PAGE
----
Figure 2: Learning curve of the WHERE column prediction model on WikiSQL devset.

Settings

According to whether the training data can be processed by our rules, we divide it into two parts: rule covered part and rule uncovered part. For the rule covered part we could get rule covered training data using our rules. For the rule uncovered part we could also get training data using the trained Base model we have, we refer to these data as self-inference training data. Furthermore, we could get more training data by back translation, we refer to these data as question-generation training data. For all the settings, the Base Model is initialized with rule covered training data. In Base + Self Training Method, we finetune the Base model with self-inference training data. In Base + Question Generation Method, we use question-generation training data to finetune our model. In Base + BT Method, we use both self-inference and question-generation data to finetune our model. In Base + BT + QC, we add our quality controller. In Base + BT + QC + MAML, we further add meta-learning.

Results and Analysis

Results are given in Table 1. We can see that back-translation, quality control and MAML incrementally improves the accuracy. Question generation is better than self-training here because the logical form in WikiSQL is relatively simple, so the distribution of the sampled logical forms is similar to the original one. In the back-translation setting, generated examples come from both self-training and the question generation model. The model performs better than rules on rule-covered examples, and improves the accuracy on uncovered examples. Figure 2 shows the learning curves of the COLUMN prediction model with or without using MAML. The model using MAML has a better starting point during training, which reflects the effectiveness of the pre-trained parameter.

Knowledge-Based Question Answering

We test our approach on question answering over another genre of environment: knowledge graph consisting of subject-relation-object triples.

Task and Dataset

Given a natural language question and a knowledge graph, the task aims to correctly answer the question with evidences from the knowledge graph. We do our study on SimpleQuestions [3], which includes 108,442 simple questions, each of which is accompanied by a subject-relation-object triple. Questions are constructed in a way that subject and relation are mentioned in the question, and that object is the answer. The task requires predicting the entityId and the relation involved in the question.

Rulse

Our rule for KBQA is simple without using a curated mapping dictionary. First, we detect an entity from the question using strict string matching, with the constraint that only one entity from the KB has the same surface string and that the question contains only one entity. After that, we get the connected relations of the detected entity, and assign the relation as the one with maximum number of co-occurred words. The coverage of our rule on training set is 16.0%, with an accuracy of 97.3% for relation prediction.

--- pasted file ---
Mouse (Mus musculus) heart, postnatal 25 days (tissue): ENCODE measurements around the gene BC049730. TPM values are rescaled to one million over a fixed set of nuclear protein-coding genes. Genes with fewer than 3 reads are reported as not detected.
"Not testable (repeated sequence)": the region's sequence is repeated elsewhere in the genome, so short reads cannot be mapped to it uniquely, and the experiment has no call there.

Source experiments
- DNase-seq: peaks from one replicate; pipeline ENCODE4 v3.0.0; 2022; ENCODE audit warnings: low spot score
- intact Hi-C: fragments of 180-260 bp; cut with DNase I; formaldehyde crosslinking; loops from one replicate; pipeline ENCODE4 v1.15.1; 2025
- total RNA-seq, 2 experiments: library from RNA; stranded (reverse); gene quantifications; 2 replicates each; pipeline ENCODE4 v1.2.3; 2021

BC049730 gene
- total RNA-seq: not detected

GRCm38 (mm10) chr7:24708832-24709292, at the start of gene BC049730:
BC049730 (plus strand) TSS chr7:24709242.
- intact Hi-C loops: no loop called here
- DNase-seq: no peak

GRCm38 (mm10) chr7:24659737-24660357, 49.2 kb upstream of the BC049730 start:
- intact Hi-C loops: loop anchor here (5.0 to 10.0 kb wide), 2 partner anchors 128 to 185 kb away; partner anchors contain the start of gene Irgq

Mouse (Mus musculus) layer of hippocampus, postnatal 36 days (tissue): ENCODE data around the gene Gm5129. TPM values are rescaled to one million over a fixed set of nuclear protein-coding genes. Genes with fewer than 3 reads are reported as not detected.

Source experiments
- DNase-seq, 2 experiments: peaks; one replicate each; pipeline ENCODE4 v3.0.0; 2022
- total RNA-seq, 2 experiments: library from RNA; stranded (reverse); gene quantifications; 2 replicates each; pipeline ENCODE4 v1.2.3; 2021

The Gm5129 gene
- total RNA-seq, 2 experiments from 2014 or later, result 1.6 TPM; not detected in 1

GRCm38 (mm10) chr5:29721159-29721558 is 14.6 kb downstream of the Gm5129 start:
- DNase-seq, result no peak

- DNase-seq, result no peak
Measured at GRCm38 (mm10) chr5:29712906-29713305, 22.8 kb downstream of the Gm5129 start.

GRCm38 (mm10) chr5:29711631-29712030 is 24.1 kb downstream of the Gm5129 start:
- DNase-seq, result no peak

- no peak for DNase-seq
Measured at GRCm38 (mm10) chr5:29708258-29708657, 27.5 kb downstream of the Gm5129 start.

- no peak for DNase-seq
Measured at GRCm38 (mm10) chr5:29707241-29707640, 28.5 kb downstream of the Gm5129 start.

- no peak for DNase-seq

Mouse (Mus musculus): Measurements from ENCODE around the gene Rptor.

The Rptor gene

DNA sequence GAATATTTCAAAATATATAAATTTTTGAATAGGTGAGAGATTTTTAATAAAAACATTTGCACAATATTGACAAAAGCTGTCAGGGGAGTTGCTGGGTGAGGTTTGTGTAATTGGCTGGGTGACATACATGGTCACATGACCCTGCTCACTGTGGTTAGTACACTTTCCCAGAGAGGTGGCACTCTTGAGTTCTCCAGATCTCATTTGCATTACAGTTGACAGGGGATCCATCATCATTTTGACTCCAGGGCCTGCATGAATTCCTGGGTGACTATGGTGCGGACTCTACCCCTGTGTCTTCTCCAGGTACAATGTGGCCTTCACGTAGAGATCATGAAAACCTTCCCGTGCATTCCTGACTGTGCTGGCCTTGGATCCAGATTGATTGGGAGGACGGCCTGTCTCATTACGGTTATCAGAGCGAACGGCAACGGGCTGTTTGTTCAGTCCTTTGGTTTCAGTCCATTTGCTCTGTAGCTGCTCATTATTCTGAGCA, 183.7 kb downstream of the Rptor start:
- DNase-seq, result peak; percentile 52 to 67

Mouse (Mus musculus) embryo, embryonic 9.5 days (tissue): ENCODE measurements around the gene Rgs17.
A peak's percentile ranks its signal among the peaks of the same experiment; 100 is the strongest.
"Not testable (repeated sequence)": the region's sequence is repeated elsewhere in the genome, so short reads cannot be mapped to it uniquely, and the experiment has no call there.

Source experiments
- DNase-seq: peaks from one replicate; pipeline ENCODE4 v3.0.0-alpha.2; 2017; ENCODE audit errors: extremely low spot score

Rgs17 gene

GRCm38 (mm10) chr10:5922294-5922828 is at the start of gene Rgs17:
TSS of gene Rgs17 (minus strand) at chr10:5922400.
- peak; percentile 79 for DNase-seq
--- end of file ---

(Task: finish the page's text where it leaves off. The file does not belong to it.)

Methods Supervision Rule Covered Rule Uncovered Overall
pasupat-liang:2015:ACL-IJCNLP pasupat-liang:2015:ACL-IJCNLP denotation - - 33.2%
neelakantan2016learning neelakantan2016learning denotation - - 40.2%
iyyer-yih-chang:2017:Long iyyer-yih-chang:2017:Long denotation - - 44.7%
misra2018policy misra2018policy denotation - - 49.7%
Base (full supervision) denotation 50.6% 33.5% 45.9%
Rule rule 51.2% 0.0% 37.2%
Base (trained on rule-covered data) rule 43.7% 9.3% 34.3%
Base + Self Training rule 42.3% 10.7% 33.7%
Base + Question Generation rule 34.7% 9.1% 27.7%
Base + BT rule 39.2% 10.1% 31.3%
Base + BT + QC rule 41.0% 10.1% 32.6%
Base + BT + QC + MAML rule 41.2% 9.7% 32.7%
Base + BT (w/o QG) + MAML rule 43.7% 11.3% 34.6%
Table 4: Results on SequentialQA testset. BT stands for back-translation. QC stands for quality control.

Base Model

We follow petrochuk18simpleqsolved petrochuk18simpleqsolved, and implement a KBQA pipeline consisting of three modules in this work. At the first step, we use a sequence labeling model, i.e. LSTM-CRF, to detect entity mention words in the question. After that, we use an entity linking model with BM25 built on Elasticsearch. Top-K ranked similar entities are retrieved as candidate list. Then, we get all the relations connected to entities in the candidate list as candidate relations, and use a relation prediction model, which is based on Match-LSTM [15], to predict the relation. Finally, from all the entities connected to the predicted relation, we choose the one with highest BM25 score as the predicted entity. We use FB2M as the KB, which includes about 2 million triples.